Within no more than ten minutes, its over. The day is now practically ruined. What was supposed to take all day, my daily mental exercise (my escape!) will have to wait until tomorrow. Wordle can be like that, which I have come to accept.
For those who have never taken part, Wordle is a game that was originally created by the brilliant Josh Wardle, initially for his partner. Amidst humble beginnings, there were no ads, nor an app to download. A website, where you try to guess a five letter word by process of elimination in as few opportunities as possible.
It isn’t a Crossword puzzle, Sudoku or any of the other entertainment section of the newspaper puzzles, but it has quickly earned a spot in the puzzle world. This year’s flavor of the week, Wardle sold his brilliant Wordle to the New York Times, though he was likely bought out of the million dollar idea. In any case, the game is likely here to stay. Copycats are already out the woodworks, which only compliments the flattery.
Is is now a part of every day. Part of Wordle’s quirk is the ability to immediately share your completed puzzle, with anonymously blanked out letters. I don’t post my results on social media, but I do send the results to my wife without flinching. We often gripe about it when we both finish the day’s word. I’ve noticed that the difficulty spikes on certain days, though it’s probably just in my head. Fridays, for example, tend to be the trickiest, while Monday puzzles typically can be solved with less issue (a tactic that weekly crossword puzzles also exercise).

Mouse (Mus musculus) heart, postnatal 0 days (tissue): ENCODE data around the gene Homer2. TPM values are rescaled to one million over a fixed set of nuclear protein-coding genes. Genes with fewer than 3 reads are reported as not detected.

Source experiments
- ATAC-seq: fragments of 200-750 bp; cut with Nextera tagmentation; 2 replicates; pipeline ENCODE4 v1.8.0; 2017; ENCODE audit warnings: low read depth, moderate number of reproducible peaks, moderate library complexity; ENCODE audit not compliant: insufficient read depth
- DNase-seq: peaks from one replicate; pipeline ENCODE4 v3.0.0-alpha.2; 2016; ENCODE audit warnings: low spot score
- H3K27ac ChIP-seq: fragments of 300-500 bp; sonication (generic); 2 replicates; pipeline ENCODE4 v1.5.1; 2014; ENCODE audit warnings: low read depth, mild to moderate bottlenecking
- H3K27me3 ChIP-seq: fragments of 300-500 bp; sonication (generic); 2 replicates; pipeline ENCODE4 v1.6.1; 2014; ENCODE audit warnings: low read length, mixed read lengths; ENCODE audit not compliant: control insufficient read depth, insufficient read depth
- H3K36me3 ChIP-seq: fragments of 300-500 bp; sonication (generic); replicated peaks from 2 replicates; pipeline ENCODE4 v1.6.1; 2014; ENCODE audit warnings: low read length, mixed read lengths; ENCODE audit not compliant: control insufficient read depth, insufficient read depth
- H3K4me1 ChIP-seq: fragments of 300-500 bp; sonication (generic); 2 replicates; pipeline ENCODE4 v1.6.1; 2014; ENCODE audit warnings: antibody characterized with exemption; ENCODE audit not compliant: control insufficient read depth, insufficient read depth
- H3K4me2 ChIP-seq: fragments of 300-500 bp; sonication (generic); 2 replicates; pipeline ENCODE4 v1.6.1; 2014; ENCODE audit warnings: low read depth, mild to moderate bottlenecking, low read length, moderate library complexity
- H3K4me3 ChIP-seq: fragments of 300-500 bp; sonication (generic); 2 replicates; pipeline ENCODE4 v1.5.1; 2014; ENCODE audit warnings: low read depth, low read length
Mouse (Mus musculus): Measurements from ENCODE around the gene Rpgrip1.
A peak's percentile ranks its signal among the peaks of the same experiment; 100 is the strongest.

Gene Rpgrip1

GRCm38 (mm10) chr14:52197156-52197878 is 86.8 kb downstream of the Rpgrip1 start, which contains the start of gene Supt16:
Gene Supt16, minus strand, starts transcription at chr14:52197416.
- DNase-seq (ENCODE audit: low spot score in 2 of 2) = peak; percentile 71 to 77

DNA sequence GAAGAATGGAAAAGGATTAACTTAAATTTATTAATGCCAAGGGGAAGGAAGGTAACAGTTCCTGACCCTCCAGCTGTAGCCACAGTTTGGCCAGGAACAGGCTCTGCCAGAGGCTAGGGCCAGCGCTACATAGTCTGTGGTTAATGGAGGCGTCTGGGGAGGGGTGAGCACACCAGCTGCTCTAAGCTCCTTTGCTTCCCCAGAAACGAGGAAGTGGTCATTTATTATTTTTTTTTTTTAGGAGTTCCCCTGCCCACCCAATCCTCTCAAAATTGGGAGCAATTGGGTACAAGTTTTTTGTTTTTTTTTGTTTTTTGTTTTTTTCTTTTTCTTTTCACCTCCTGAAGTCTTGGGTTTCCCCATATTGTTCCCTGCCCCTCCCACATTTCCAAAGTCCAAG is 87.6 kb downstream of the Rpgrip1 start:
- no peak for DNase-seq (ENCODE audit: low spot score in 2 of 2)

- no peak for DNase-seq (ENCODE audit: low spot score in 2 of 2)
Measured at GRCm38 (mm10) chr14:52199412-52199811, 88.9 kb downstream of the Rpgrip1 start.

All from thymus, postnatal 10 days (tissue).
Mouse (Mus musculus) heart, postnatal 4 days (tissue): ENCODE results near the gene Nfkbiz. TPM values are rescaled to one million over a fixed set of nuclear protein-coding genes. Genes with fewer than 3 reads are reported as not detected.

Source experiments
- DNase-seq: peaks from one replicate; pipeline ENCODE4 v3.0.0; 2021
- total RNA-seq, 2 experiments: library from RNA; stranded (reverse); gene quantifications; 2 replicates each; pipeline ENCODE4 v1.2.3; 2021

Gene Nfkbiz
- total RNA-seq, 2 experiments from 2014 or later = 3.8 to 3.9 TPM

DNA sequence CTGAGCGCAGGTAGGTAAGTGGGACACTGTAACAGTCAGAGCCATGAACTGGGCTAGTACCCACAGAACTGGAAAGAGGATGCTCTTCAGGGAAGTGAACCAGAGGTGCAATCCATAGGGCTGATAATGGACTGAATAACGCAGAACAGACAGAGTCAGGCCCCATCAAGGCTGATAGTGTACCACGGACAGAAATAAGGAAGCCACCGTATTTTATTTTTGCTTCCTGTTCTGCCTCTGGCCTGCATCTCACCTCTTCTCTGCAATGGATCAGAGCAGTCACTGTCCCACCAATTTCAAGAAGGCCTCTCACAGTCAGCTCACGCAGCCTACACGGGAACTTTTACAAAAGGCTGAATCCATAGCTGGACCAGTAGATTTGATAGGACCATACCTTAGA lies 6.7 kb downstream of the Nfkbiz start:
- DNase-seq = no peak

Some words take all day to solve. Unfortunately, we can’t work on our Wordle all day. Sometimes my job gets in the way, though I do have those short spurts of attention to give the game. I get to flex my mental chops for a minute or two, eliminating word combinations, in hopes of solving in 3 chances, a true sign of accomplishment for the day. Forget the day’s actual tasks, my real ambition is to go pro solving puzzles on my phone. One Wordle at a time.
One thing I have noticed is that there is hardly ever a positive opinion to be shared. Being a naturally pessimistic/skeptical/generally negative person, this surprises nobody who actually knows me. However, my love of solving these puzzles balances out my desire to complain about how the day’s word was either too uncommon, was picked because nobody would guess certain word combinations, or that there are too many probable guesses in the word, causing many wasted guesses.
Love it or hate it, I think about it every day. Death, taxes, and Wordle. Before I can anticipate the inevitable question in my house “Did you do Wordle yet?” I need to finish today’s puzzle. I’m on my fourth guess and I refuse to solve it in five.